*Dear Professor Mean, Is there any statistical test/method that will
allow you to make statistically significant conclusions from a sample of
nine? Someone was trying to tell me that if you use a nonparametric
test, you can make get statistical significance, even with a very small
sample size.*

I get this sort of question a lot. Is there a test that will get statistical significance when you have only nine patients in your sample? Yes, it’s called the “Blood From a Turnip” test.

Your question is a very important one and one that needs a bit more elaboration. There is no test that allows you to make statistically significant conclusions, no matter what the sample size. People run these large trials with thousands of patients and they still sweat while the statistics are being computed, because no test and no sample size will guarantee the production of statistical significance.

What you meant to ask was, is it possible to compute a valid test with a sample size of nine? If the answer to that is Yes, then the second question is, would such a test ever be able to have enough power to reject the null hypothesis?

Well, the t-test is valid under certain assumptions and a nonparametric test is valid under certain assumptions. The set of assumptions is a bit smaller and less restrictive for the nonparametric test. In particular, the nonparametric test never requires that the underlying distribution is normal and this assumption is very important for small sample sizes. By the way, the word “valid” here deserves a definition. A statistical test is valid if the overall alpha level of the test does not deviate significantly from the specified alpha level.

A nonparametric test might be valid even for very small sample sizes. Keep in mind, though, that nonparametric tests still have assumptions. Some nonparametric tests, for example, require symmetry of the underlying distribution. This is far less restrictive than normality, but it is still an important assumption.

There are times that even a t-test is valid for a sample of size nine, and there are times that neither a t-test nor a nonparametric test are valid. So I think it would be a mistake to say that you always have to use a nonparametric test if the sample size is small.

If you think the assumptions of either the t-test or the nonparametric test are satisfied, then you move on to the second question. Would such a test ever have enough power to reject the null hypothesis? The answer is that with a sample size of 5-10, you must hope for an all-or-nothing response. Anything short of an all-or-nothing response, you would have inadequate power.

An all-or-nothing response means that the best patient in the control group is still worse off than the worst patient in the treatment group. In many (if not most) research settings, an all-or-nothing response is almost impossible to achieve. It only takes one or two patients who have an unexpectedly low or high response to totally destroy your all-or-nothing response. And ask yourself an honest question. If the treatment I am considering is so powerful that it is likely to produce an all-or-nothing response, wouldn’t you already know that? Typically we research problems where the effects are subtle rather than pronounced. Most treatments that produce an all-or-nothing response have probably already been discovered by someone else.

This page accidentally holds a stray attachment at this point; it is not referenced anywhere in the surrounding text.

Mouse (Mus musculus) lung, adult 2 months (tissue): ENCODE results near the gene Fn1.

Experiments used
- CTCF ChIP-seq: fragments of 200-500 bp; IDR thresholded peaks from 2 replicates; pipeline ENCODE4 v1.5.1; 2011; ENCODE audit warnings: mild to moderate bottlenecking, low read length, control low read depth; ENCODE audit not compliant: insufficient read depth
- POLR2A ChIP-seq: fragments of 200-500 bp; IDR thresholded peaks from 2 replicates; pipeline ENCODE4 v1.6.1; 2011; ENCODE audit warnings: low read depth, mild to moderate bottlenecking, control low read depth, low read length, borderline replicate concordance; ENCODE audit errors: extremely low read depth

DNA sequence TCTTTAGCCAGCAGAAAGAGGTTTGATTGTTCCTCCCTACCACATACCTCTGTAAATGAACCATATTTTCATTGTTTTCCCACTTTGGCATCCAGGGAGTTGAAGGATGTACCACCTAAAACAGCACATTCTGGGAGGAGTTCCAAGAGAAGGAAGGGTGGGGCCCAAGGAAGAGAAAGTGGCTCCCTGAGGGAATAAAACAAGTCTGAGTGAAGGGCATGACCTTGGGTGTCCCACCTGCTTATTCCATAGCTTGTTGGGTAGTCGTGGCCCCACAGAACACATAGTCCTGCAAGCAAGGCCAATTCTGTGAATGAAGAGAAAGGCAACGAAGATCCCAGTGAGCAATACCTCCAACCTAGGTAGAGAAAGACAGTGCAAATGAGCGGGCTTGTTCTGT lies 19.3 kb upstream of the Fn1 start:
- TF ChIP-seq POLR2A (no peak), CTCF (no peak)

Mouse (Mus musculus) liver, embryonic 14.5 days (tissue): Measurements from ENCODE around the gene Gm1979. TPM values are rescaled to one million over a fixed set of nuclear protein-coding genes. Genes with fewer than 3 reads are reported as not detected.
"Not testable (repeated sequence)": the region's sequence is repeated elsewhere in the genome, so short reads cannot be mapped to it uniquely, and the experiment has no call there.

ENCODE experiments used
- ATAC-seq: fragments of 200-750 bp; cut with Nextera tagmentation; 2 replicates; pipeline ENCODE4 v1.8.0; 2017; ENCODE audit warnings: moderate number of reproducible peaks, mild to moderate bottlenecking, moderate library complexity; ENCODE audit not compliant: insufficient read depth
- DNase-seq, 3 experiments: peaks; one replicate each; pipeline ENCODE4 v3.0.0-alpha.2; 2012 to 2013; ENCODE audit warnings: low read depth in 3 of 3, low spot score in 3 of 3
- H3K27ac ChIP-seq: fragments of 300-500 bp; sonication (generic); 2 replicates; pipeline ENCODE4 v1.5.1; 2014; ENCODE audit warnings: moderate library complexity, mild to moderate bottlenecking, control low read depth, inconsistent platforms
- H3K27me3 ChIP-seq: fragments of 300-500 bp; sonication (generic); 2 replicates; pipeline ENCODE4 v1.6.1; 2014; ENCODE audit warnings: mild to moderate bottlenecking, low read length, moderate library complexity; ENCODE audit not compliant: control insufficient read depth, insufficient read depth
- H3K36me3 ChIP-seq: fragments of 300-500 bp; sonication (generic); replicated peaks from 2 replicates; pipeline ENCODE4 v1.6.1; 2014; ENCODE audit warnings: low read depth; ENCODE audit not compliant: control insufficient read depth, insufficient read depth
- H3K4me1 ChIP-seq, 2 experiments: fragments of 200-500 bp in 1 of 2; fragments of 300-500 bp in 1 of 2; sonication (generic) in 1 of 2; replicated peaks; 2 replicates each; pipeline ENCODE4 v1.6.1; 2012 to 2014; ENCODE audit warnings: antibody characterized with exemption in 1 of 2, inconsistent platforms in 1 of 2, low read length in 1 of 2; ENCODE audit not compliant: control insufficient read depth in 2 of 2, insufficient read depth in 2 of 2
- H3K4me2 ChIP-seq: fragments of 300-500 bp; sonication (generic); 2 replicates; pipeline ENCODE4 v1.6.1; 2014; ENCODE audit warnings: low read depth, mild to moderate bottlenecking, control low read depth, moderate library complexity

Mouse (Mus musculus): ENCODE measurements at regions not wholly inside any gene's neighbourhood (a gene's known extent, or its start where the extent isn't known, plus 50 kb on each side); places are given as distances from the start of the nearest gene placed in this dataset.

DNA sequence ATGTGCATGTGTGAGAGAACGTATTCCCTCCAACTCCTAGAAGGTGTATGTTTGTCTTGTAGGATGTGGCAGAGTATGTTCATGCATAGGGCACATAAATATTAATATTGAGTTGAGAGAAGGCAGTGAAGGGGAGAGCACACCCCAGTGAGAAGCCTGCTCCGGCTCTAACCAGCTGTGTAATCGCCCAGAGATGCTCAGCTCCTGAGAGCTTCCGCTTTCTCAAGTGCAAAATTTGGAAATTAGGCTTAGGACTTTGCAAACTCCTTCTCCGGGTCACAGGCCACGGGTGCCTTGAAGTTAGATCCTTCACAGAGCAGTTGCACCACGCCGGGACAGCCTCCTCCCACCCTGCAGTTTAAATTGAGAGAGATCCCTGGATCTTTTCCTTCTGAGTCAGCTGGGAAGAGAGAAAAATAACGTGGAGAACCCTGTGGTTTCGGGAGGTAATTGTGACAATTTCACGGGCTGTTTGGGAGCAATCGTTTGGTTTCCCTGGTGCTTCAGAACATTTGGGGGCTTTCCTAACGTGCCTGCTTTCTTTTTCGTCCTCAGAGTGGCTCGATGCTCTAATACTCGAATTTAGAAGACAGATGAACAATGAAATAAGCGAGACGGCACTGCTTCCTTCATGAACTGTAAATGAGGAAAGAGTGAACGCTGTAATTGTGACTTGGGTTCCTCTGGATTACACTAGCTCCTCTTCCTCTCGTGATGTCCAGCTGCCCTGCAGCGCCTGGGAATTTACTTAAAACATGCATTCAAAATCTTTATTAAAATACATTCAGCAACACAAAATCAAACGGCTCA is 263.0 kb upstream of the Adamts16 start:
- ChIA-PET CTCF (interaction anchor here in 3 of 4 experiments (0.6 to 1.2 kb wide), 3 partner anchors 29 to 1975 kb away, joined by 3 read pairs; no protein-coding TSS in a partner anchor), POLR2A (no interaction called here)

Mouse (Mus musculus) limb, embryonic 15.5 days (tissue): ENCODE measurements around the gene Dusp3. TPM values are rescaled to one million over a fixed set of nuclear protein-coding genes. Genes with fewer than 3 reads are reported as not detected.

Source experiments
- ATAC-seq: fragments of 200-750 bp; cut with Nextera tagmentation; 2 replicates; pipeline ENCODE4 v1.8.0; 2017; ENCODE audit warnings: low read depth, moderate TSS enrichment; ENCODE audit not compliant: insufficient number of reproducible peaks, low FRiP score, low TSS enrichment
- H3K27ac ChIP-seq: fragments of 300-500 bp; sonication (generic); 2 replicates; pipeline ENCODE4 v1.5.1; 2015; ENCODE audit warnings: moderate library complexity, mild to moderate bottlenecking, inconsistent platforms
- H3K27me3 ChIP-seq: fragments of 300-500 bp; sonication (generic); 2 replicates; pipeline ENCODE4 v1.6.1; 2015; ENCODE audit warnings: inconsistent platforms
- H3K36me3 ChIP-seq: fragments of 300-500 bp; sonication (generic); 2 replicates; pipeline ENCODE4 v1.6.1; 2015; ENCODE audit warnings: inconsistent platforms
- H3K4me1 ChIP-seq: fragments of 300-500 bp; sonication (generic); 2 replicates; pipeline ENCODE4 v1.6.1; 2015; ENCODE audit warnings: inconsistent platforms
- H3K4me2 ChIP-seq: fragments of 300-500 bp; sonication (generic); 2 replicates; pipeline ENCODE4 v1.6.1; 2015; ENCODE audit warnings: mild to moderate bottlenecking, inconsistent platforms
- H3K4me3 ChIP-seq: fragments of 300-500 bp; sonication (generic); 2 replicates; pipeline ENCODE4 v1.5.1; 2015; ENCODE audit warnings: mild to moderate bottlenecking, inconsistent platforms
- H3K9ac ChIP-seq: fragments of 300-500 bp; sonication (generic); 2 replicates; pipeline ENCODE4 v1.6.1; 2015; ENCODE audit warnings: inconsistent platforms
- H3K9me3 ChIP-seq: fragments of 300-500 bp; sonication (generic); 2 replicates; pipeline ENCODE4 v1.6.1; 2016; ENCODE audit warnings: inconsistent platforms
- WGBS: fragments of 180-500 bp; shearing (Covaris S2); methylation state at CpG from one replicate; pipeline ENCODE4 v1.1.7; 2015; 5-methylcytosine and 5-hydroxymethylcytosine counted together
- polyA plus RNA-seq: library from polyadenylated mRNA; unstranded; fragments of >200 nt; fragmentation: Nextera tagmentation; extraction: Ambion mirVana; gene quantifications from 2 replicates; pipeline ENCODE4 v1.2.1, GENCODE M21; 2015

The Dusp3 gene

But let’s be a bit more pragmatic. I assume that the data has already been collected. If so, go ahead and analyze the data. It costs you nothing to perform the analysis. Be sure to report the confidence interval rather than the p-value, because you need to alert your readers that a sample of 9 has very poor precision. Your conclusions will be ambiguous and generally uninformative and you will end up saying something like “Although we did not reject the null hypothesis, we are unsure if this is because there truly is no difference between the two groups or if it is just a reflection of the inadequate sample size.” What an awful thing to have to admit.

If the data has not been collected yet, ask yourself if it is worth your
time and trouble to collect data that is going to produce a foregone
conclusion. Ask yourself if it is ethical to ask nine research subjects
to sacrifice their time and energy in a research endeavor that will
almost certainly lead to an ambiguous conclusion. Also ask yourself if
you can reasonably expect approval any group that has oversight or
approval authority (an Institutional Review Board or an Animal Care and
Use Committee, for example).

For what it’s worth, certain research settings have so much precision
that it is not too difficult to show an all-or-nothing response. Certain
in vitro experiments are very carefully controlled so that the results
are almost perfectly reproducible. Not all in vitro experiments are so
blessed, but when this does happen, it is not outrageous to expect to
see an all-or nothing response. Another research setting where you might
get by with a very small sample size is a cross-over trial, because in
that trial, each subject serves as their own control.